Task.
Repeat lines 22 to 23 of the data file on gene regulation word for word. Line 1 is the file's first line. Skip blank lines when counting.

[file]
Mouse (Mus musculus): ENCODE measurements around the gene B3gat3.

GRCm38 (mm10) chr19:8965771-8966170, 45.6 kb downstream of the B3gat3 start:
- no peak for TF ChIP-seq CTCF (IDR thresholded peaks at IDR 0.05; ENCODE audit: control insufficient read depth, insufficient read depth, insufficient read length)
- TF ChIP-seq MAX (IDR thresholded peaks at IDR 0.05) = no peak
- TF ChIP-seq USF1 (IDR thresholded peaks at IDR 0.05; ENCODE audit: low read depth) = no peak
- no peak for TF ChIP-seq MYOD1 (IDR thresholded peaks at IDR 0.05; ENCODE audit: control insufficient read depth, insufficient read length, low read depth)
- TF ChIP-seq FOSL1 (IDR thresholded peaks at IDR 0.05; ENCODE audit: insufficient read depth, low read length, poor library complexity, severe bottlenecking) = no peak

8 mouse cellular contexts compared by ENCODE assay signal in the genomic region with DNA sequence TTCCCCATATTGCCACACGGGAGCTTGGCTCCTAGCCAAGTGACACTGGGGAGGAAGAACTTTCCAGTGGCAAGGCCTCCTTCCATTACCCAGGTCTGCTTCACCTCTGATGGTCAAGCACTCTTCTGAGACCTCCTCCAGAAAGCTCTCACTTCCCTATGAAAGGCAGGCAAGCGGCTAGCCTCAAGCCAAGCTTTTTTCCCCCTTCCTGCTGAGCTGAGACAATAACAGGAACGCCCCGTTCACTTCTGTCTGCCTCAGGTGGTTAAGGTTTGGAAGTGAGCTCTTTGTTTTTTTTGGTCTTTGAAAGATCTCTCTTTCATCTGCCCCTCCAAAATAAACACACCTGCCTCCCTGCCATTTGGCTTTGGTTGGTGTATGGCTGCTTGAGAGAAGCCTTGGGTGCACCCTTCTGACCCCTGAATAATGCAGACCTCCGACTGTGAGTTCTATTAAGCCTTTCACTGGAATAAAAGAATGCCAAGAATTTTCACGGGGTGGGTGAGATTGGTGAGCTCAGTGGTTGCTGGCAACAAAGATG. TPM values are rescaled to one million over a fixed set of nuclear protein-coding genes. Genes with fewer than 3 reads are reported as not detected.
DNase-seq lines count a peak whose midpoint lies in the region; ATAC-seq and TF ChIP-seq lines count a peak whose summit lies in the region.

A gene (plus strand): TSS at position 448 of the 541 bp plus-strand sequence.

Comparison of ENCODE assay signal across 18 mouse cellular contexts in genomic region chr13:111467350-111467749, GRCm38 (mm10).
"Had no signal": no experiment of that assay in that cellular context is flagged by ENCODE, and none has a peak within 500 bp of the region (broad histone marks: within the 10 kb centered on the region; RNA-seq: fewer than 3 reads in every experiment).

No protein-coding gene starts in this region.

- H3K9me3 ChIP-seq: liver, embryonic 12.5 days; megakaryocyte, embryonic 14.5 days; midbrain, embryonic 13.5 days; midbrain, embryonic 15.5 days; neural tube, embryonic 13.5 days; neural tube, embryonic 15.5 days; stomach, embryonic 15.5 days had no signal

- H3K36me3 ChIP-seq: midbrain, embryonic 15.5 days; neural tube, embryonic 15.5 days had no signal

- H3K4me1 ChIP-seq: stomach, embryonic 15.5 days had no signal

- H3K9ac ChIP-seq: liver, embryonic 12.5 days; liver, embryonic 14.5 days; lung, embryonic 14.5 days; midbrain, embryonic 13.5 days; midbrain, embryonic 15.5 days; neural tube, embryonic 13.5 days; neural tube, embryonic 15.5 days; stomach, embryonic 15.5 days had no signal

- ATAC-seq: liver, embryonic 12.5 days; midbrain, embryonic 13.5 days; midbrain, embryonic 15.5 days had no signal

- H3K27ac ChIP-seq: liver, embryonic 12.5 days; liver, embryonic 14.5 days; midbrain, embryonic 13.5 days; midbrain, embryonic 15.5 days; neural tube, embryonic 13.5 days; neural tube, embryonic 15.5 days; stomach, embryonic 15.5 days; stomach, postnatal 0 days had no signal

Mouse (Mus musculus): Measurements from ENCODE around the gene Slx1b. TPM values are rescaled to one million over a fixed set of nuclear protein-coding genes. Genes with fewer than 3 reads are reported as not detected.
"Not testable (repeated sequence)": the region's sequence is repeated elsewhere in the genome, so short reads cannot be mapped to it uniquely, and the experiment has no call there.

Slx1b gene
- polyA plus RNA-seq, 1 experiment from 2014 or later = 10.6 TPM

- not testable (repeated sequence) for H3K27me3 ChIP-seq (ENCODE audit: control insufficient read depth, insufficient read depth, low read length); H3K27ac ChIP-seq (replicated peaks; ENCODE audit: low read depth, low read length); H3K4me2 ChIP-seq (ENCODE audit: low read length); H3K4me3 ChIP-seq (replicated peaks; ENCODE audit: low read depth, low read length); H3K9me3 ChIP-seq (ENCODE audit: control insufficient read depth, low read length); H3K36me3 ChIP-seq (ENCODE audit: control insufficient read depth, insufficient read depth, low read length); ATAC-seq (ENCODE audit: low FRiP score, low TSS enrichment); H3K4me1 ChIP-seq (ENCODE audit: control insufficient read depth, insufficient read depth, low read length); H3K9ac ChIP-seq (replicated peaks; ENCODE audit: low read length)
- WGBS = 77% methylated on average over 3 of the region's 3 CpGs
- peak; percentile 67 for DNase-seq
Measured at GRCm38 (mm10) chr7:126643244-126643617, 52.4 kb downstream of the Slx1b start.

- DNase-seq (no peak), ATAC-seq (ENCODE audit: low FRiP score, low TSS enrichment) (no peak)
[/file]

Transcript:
Slx1b gene
- polyA plus RNA-seq, 1 experiment from 2014 or later = 10.6 TPM